part eleven

TWA Terminal, JFK Airport, New York (Eero Saarinen, 1962)

introduction

zeitgeist

Continuing our consideration of architecture and time, we look to particular expressions for modernity and historicism. Ever since the Renaissance (and to some extent before it), architects intentionally drew from past sources to express a common meaning understood to be embedded in an architectural style. Conversely, starting in the late nineteenth century and to a greater extreme in the twentieth and twenty-first, many architects have intentionally sought unprecedented newness.

From a Christian perspective,

learning objectives

At the conclusion of this part of the course, you should be able to:

  • xxxxx (REMEMBER--recall facts and basic concepts) define, duplicate, list, memorize, repeat, state
  • xxxxx (UNDERSTAND--explain ideas and concepts) classify, describe, discuss, explain, identify, locate, recognize, report, select
  • xxxxx (APPLY--use information in new situations) execute, implement, solve, use, demonstrate, interpret, operate, schedule, sketch
  • xxxxx (ANALYZE--draw connections among ideas) differentiate, organize, relate, compare, contrast, distinguish, examine, experiment, question, test
  • xxxxx (EVALUATE--justify a stand) appraise, argue, defend, judge, select, support, critique, weigh
  • xxxxxx (CREATE--produce new or original work) design, assemble, conjecture, develop, formulate, investigate

for Thursday (11 PM)

technological determinism

A key belief in modernism is to strive for newness of expression, oftentimes (in fact, usually) tied to technological change: either real or perceived. (Please note: "change" and "progress" are not the same thing and the latter should not be assumed in the former.) While understanding that architects have often sought expressive potential in technology of one kind or another, it's another thing all together to assume that technology itself has some kind of agency or determining power over its use and expression. Belief in this idea is called technological determinism and, due to its prevalence in the Modernist movement, thought, and writing (and continued residue in practice today), it's worth a focus.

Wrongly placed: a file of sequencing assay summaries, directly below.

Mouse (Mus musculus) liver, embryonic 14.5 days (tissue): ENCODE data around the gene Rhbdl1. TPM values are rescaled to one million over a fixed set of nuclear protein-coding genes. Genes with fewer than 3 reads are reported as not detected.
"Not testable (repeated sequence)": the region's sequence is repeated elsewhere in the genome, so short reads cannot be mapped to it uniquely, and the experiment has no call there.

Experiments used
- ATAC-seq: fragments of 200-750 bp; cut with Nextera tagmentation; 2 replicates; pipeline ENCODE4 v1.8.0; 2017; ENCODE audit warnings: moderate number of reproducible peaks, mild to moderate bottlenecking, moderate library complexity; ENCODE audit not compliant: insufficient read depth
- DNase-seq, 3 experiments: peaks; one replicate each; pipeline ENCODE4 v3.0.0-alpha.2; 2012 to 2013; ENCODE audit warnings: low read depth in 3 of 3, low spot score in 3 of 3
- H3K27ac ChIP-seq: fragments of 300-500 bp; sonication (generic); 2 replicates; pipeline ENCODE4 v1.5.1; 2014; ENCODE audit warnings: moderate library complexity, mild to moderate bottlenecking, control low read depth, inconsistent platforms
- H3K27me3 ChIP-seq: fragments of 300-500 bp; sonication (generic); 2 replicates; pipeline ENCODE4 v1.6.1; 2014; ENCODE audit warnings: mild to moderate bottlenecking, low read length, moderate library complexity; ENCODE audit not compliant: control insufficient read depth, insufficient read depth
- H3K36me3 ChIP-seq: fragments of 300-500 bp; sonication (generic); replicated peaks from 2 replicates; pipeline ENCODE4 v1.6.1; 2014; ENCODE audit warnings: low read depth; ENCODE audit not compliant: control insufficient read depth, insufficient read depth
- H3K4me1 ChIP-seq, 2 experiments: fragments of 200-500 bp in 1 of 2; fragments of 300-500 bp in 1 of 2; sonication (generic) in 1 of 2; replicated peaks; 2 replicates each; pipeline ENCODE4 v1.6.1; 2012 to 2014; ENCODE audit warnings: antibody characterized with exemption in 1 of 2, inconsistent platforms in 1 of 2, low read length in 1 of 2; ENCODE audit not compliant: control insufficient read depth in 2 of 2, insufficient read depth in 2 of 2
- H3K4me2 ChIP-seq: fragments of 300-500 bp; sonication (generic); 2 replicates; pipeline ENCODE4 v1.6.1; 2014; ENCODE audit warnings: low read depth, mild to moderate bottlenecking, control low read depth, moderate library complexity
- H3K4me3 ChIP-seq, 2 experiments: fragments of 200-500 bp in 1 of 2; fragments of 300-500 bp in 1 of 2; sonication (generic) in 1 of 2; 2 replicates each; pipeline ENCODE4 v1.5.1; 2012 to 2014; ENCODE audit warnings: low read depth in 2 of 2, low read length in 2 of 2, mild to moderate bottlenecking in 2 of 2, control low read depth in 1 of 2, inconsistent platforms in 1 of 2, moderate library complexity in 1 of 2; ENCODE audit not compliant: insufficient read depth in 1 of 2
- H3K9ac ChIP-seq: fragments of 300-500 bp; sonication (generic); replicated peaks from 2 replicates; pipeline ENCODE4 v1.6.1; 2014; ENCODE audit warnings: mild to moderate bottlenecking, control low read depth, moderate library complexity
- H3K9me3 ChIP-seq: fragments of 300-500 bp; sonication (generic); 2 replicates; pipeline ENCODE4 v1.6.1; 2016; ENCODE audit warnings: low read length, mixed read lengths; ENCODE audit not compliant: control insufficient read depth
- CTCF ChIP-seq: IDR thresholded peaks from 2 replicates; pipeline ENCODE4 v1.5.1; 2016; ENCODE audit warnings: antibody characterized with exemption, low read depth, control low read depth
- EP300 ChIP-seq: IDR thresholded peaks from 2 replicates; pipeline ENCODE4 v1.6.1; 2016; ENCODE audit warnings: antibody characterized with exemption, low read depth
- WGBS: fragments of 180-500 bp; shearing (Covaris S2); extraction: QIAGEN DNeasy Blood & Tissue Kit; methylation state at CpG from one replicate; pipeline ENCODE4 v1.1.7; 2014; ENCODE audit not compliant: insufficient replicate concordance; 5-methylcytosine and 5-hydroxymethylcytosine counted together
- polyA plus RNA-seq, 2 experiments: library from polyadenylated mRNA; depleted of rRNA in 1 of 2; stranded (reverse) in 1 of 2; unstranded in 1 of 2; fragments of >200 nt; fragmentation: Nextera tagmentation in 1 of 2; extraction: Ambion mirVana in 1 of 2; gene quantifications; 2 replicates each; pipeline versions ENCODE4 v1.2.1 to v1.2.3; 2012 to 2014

Watch this video on technological determinism:

Participate in this discussion board.

  • By Thursday at 11 PM:
  • By Saturday at 11 PM:
  • By Monday at 11 AM:

for Monday (11 AM)

the promise and pitfall of modern communication

The spread and change of architectural ideas throughout history has been dependent on the systems of communication that carried those ideas--and the intentionality with which they were carried. Roman generals carried the principles of city planning with them as they conquered an empire that stretched thousands of miles from the Capitol; medieval journeymen recorded structural and decorative details of great public buildings in their sketchbooks that carried Gothic idioms across geographic boundaries; movable type and woodcuts allowed the new innovation of book publication to carry greater numbers of words and images farther across Europe and by the eighteenth century, around the world with even greater publication techniques. National mail service, photography, and the internet likewise increased the speed of ideas by leaps and bounds. While we may look at the last few decades as an "information revolution," really it's just the most recent and fastest chapter of a very long story.

For a few impressions of technological exchange via new communications, review the following:

  • Thomas U. Walter on modern architecture
  • Frank Lloyd Wright/Hugo, this will kill that
  • Internet and placelessness
  • Globalism, sameness

Application

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for Tuesday: on campus

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Discussions

  • Goldberger
  • Define a time; Gothics, classical; tech issues and determinism

Presentation & Reflection

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for Tuesday: online

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Discussions

  • Goldberger
  • Define a time; Gothics, classical; tech issues and determinism

Presentation & Reflection

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